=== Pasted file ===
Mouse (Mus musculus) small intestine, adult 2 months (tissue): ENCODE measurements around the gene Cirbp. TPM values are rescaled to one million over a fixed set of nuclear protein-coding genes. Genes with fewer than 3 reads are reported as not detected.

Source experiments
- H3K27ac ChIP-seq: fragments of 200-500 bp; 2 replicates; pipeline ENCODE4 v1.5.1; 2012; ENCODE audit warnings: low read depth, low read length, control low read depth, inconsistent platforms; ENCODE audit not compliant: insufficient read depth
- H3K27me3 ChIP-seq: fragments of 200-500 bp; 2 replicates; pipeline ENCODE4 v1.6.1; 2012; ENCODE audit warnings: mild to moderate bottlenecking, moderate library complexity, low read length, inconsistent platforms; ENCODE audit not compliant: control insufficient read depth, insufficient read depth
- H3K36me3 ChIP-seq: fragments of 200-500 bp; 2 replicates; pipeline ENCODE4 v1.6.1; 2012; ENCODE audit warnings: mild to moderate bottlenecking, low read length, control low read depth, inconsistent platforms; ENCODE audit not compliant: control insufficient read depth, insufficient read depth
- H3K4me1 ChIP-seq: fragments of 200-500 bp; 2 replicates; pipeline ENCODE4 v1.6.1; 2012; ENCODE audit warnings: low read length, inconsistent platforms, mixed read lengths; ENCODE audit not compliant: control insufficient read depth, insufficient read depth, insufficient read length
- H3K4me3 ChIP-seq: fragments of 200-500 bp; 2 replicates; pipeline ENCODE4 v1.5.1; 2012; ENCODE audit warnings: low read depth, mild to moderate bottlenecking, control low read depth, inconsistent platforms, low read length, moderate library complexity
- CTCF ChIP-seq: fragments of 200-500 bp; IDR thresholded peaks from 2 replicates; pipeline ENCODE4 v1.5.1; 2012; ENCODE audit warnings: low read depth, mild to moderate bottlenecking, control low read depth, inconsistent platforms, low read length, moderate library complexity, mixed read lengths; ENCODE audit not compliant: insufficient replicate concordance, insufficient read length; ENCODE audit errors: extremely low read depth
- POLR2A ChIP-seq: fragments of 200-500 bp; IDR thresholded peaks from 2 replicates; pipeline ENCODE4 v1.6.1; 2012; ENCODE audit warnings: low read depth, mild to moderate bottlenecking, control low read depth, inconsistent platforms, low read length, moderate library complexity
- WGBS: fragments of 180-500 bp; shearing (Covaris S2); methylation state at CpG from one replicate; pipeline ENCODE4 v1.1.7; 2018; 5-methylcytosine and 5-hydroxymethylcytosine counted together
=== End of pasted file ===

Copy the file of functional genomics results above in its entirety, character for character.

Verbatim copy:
Mouse (Mus musculus) small intestine, adult 2 months (tissue): ENCODE measurements around the gene Cirbp. TPM values are rescaled to one million over a fixed set of nuclear protein-coding genes. Genes with fewer than 3 reads are reported as not detected.

Source experiments
- H3K27ac ChIP-seq: fragments of 200-500 bp; 2 replicates; pipeline ENCODE4 v1.5.1; 2012; ENCODE audit warnings: low read depth, low read length, control low read depth, inconsistent platforms; ENCODE audit not compliant: insufficient read depth
- H3K27me3 ChIP-seq: fragments of 200-500 bp; 2 replicates; pipeline ENCODE4 v1.6.1; 2012; ENCODE audit warnings: mild to moderate bottlenecking, moderate library complexity, low read length, inconsistent platforms; ENCODE audit not compliant: control insufficient read depth, insufficient read depth
- H3K36me3 ChIP-seq: fragments of 200-500 bp; 2 replicates; pipeline ENCODE4 v1.6.1; 2012; ENCODE audit warnings: mild to moderate bottlenecking, low read length, control low read depth, inconsistent platforms; ENCODE audit not compliant: control insufficient read depth, insufficient read depth
- H3K4me1 ChIP-seq: fragments of 200-500 bp; 2 replicates; pipeline ENCODE4 v1.6.1; 2012; ENCODE audit warnings: low read length, inconsistent platforms, mixed read lengths; ENCODE audit not compliant: control insufficient read depth, insufficient read depth, insufficient read length
- H3K4me3 ChIP-seq: fragments of 200-500 bp; 2 replicates; pipeline ENCODE4 v1.5.1; 2012; ENCODE audit warnings: low read depth, mild to moderate bottlenecking, control low read depth, inconsistent platforms, low read length, moderate library complexity
- CTCF ChIP-seq: fragments of 200-500 bp; IDR thresholded peaks from 2 replicates; pipeline ENCODE4 v1.5.1; 2012; ENCODE audit warnings: low read depth, mild to moderate bottlenecking, control low read depth, inconsistent platforms, low read length, moderate library complexity, mixed read lengths; ENCODE audit not compliant: insufficient replicate concordance, insufficient read length; ENCODE audit errors: extremely low read depth
- POLR2A ChIP-seq: fragments of 200-500 bp; IDR thresholded peaks from 2 replicates; pipeline ENCODE4 v1.6.1; 2012; ENCODE audit warnings: low read depth, mild to moderate bottlenecking, control low read depth, inconsistent platforms, low read length, moderate library complexity
- WGBS: fragments of 180-500 bp; shearing (Covaris S2); methylation state at CpG from one replicate; pipeline ENCODE4 v1.1.7; 2018; 5-methylcytosine and 5-hydroxymethylcytosine counted together